I’ve asked Judy a few questions, and will hopefully learn a little bit more about the process on purchasing a new sail online – so far I only have one data point from one business. When I was searching for a new sail, I found that there wasn’t a lot of information out there that was really relevant to buying smaller sails.

Pictures from Turkey

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The view of Istanbul from the roof of my hotel
The view of Istanbul from the roof of my hotel

After my week down by Gölcük, I had a day and a half to wander around Istanbul. It is a huge city, so I couldn’t visit all the places on the “must-see” list. However I hit a couple:

I walked through the Ayasofia (Hagia Sofia), a large cathedral built-in the 6th century that was converted to a mosque in the 15th century and a museum last century. It was the largest cathedral in the world for a thousand years. It was a pretty impressive structure.

I also visited the Basilica Cistern, which also dates from the 6th century. I did quick walks through the spice market and the grand bazaar.

Here are some pictures from the trip:

A view of my hotel, Art City Hotel, located in Old Town Istanbul
A view of my hotel, Art City Hotel, located in Old Town Istanbul
The Basilica Cistern
The Basilica Cistern
A view of the Blue Mosque from the Ayasofia
A view of the Blue Mosque in the distance from the Ayasofia

Turkey Part 1 (Izmit and Gölcük)

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Last Saturday afternoon I flew from Boston to Istanbul, Turkey, with a stop in Frankfurt. I arrived in Turkey Sunday afternoon and had to wait. And wait. And wait. I am travelling with a coworker who flew out of Providence and had a 6 hour delay on a flight from Dulles to Munich, and had to catch a later flight down to Istanbul.

I had luggage and no grasp on the Turkish language. So I was stuck in the airport waiting for him. Seven hours later he emerged from the arrivals section without his luggage. Apparently his luggage hadn’t made it across the pond and went back to Providence from DC. It would show up several days later and require that we make the 7 hour round trip (with traffic and long delay dealing with Turkish Airlines luggage) back to the airport to pick it up. We departed that night for Izmit, on the eastern side of the Marmara Sea – a 90+ minute drive out of Istanbul. It is also on the Asian side, so this weekend I spanned three continents (the Istanbul Airport is in Europe).

A view of the area around Istanbul. We stayed at a hotel on the eastern side of the Sea of Marmara
A view of the area around Istanbul. We stayed at a hotel on the eastern side of the Sea of Marmara

This was a work trip, so we were stuck staying near Izmit, which is nice, but not the most exciting of places to viist. We stayed at the Emex Hotel in Izmit and drove the 15 minutes to Gölcük where the Turkish Navy has its main base. The evenings weren’t too exciting. Dinner most nights in the hotel, and to bed early. Except Wednesday night. We had to do a drive back to Istanbul to pick up missing luggage – we departed shortly after work, and got back to the hotel after midnight. But heck, it was better than wasting an evening playing on the spotty Internet in the hotel and watching whatever wedding/dance/event was going on at the hotel that night.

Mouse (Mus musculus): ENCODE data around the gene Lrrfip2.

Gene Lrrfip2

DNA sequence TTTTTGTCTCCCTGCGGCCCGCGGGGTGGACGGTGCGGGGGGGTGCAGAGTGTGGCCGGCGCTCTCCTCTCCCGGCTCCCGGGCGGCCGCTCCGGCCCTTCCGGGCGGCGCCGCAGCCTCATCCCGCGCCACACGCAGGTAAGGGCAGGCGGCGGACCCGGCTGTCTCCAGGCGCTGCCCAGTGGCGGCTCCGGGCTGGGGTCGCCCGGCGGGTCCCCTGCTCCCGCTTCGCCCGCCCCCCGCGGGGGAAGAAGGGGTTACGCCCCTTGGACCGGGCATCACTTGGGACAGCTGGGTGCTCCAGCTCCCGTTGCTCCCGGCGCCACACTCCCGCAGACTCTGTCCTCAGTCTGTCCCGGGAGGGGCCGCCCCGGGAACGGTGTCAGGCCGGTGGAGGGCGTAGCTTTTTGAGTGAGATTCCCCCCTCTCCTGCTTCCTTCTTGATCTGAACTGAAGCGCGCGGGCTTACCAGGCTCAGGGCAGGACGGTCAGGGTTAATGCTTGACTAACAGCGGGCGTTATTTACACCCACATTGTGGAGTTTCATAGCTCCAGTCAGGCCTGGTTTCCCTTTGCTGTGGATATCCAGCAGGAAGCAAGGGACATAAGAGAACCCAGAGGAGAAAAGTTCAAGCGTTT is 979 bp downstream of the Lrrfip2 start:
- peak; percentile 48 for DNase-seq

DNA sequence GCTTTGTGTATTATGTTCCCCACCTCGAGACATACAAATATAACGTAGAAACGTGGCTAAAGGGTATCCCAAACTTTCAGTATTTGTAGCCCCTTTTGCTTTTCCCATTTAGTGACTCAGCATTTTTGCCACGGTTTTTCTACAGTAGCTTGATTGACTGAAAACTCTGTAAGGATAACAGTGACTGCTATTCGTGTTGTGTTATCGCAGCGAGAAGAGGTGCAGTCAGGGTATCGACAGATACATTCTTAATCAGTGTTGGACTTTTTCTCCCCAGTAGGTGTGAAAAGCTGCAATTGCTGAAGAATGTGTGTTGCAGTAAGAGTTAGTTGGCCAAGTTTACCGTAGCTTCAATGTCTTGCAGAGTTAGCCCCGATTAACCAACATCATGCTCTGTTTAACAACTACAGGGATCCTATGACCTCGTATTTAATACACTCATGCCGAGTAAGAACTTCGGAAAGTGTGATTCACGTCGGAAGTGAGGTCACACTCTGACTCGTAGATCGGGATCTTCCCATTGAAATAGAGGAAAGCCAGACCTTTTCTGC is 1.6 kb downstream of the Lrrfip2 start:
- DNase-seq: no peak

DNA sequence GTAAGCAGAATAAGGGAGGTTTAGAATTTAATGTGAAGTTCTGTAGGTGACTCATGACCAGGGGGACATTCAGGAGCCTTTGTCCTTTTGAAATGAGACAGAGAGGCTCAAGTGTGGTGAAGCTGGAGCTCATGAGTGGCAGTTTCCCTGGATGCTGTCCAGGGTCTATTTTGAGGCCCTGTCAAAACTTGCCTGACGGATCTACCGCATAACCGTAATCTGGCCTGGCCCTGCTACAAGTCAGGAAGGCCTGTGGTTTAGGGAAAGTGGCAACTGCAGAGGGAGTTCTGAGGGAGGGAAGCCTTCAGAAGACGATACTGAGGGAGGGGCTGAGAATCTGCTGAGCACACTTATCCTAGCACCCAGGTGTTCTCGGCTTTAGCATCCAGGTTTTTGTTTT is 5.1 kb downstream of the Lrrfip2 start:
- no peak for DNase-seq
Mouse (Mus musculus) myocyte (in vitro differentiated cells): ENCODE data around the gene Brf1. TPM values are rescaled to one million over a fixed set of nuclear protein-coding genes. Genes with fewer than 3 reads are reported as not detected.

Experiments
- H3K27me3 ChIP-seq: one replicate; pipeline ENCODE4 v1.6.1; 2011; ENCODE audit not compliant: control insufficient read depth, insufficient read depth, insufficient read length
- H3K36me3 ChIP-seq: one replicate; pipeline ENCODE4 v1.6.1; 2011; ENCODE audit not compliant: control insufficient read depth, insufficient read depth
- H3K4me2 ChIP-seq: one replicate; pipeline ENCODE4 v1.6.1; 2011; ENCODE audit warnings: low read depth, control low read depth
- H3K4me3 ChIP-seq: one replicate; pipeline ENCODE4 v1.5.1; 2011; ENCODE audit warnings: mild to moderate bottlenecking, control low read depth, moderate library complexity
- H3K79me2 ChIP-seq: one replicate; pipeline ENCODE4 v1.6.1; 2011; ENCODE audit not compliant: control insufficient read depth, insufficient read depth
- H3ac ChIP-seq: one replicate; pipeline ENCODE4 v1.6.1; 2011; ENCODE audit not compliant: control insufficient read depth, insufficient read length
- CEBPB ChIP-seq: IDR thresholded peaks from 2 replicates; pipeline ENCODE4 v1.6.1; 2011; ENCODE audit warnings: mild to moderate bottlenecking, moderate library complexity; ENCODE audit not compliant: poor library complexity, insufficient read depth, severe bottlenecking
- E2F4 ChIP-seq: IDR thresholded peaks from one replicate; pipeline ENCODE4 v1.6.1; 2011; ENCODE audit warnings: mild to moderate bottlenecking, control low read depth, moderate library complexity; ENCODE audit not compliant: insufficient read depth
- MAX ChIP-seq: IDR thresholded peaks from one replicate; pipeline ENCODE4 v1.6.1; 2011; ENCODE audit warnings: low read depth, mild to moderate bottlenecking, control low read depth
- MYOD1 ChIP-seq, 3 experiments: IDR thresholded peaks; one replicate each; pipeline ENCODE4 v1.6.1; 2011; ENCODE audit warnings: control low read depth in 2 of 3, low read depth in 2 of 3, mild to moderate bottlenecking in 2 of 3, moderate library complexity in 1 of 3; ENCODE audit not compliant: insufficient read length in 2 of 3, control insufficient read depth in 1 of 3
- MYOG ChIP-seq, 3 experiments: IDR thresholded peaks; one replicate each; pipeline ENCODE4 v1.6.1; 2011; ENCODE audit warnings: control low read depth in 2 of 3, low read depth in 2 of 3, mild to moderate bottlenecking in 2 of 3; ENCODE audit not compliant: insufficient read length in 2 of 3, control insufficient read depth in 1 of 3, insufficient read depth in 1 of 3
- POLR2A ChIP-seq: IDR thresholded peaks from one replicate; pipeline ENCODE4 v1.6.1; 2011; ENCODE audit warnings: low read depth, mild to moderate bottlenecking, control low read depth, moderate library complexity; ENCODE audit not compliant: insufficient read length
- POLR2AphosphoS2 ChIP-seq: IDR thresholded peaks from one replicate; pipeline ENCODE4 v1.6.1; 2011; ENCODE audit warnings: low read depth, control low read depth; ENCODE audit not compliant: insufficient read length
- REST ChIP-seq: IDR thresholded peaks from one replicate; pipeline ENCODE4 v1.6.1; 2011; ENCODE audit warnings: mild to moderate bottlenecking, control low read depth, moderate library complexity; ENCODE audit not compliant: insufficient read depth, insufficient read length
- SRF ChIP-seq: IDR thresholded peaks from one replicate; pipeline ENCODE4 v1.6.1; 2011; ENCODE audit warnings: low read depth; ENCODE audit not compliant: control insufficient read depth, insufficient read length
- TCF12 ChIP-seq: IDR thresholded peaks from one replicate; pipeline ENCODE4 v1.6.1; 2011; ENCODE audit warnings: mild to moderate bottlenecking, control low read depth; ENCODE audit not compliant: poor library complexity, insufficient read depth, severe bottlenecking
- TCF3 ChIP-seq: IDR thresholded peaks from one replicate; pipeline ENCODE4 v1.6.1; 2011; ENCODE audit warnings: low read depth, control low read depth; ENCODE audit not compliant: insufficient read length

The Emex Hotel in Izmit. It rained all week so we didn't get to use the pool.
The Emex Hotel in Izmit. It rained all week so we didn’t get to use the pool.

Lunches were much more exciting. Our hosts took us out to lunch each day. Monday we ate on the base at the officer’s club, but the rest of the week was off the base in town. Out of all the places I have been, I think the food here is the best. Tuesday’s lunch saw us on the coast west of the base in a part of Turkey that had been destroyed in a large earthquake in 1999. Wendesday we went back towards Izmit, and Thursday a group went with us to a small village south of the base to a hole-in-the-wall resteraunt. The place was crowded, but the food was outstanding.

Thursday afternoon's lunch was in the buildings on the left of the picture. The center of the village had construction going on, building a car park and playground.
Thursday afternoon’s lunch was in the buildings on the left of the picture. The center of the village had construction going on, building a car park and playground.

We finished up work early enough that we could head to Istanbul earlier than planned today. I’m staying in old town Istanbul, and am taking a day of vacation to tour the city (tomorrow). All I can say is Istanbul is huge. And crowded. It makes New York City seem small and open. I’ll post about my trip to Istanbul when I return.